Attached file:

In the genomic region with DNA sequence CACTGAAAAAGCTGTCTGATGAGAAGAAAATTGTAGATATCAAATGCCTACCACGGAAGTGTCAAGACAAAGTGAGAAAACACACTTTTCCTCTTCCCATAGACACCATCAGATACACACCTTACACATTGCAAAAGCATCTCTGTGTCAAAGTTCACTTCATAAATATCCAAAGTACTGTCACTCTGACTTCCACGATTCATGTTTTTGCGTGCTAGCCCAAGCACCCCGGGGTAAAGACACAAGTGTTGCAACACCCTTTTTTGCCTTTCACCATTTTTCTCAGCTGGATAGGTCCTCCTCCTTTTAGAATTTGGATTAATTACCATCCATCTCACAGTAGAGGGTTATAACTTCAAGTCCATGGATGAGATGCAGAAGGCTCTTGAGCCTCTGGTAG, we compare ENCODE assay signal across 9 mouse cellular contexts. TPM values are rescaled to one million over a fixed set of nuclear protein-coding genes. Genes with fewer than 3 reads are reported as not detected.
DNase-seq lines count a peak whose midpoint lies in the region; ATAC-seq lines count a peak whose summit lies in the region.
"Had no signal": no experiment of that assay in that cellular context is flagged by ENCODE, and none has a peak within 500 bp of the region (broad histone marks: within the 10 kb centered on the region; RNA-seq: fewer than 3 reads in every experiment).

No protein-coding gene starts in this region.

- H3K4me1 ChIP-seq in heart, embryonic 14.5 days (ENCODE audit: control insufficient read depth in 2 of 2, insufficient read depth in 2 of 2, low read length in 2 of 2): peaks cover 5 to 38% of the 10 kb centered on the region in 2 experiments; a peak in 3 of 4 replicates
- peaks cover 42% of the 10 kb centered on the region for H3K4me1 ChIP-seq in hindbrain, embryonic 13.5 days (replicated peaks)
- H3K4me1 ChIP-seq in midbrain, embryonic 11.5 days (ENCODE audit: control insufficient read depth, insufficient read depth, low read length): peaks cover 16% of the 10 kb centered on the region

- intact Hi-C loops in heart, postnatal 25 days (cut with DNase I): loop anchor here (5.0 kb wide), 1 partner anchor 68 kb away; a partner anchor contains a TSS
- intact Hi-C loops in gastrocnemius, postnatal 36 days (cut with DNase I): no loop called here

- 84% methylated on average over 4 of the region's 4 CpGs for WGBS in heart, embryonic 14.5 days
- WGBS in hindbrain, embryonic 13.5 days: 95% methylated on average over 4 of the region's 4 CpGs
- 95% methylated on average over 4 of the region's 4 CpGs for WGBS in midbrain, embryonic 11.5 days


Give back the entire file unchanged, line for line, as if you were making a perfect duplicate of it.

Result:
In the genomic region with DNA sequence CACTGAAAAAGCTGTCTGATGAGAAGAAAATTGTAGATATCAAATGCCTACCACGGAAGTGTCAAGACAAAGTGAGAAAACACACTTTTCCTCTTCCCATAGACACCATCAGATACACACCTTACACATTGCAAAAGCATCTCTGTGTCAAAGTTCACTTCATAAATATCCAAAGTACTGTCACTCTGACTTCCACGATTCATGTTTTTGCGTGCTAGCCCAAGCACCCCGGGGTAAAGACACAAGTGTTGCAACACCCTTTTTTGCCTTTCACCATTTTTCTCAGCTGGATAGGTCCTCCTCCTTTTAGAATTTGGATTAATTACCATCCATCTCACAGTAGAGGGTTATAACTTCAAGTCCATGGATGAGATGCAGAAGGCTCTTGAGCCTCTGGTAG, we compare ENCODE assay signal across 9 mouse cellular contexts. TPM values are rescaled to one million over a fixed set of nuclear protein-coding genes. Genes with fewer than 3 reads are reported as not detected.
DNase-seq lines count a peak whose midpoint lies in the region; ATAC-seq lines count a peak whose summit lies in the region.
"Had no signal": no experiment of that assay in that cellular context is flagged by ENCODE, and none has a peak within 500 bp of the region (broad histone marks: within the 10 kb centered on the region; RNA-seq: fewer than 3 reads in every experiment).

No protein-coding gene starts in this region.

- H3K4me1 ChIP-seq in heart, embryonic 14.5 days (ENCODE audit: control insufficient read depth in 2 of 2, insufficient read depth in 2 of 2, low read length in 2 of 2): peaks cover 5 to 38% of the 10 kb centered on the region in 2 experiments; a peak in 3 of 4 replicates
- peaks cover 42% of the 10 kb centered on the region for H3K4me1 ChIP-seq in hindbrain, embryonic 13.5 days (replicated peaks)
- H3K4me1 ChIP-seq in midbrain, embryonic 11.5 days (ENCODE audit: control insufficient read depth, insufficient read depth, low read length): peaks cover 16% of the 10 kb centered on the region

- intact Hi-C loops in heart, postnatal 25 days (cut with DNase I): loop anchor here (5.0 kb wide), 1 partner anchor 68 kb away; a partner anchor contains a TSS
- intact Hi-C loops in gastrocnemius, postnatal 36 days (cut with DNase I): no loop called here

- 84% methylated on average over 4 of the region's 4 CpGs for WGBS in heart, embryonic 14.5 days
- WGBS in hindbrain, embryonic 13.5 days: 95% methylated on average over 4 of the region's 4 CpGs
- 95% methylated on average over 4 of the region's 4 CpGs for WGBS in midbrain, embryonic 11.5 days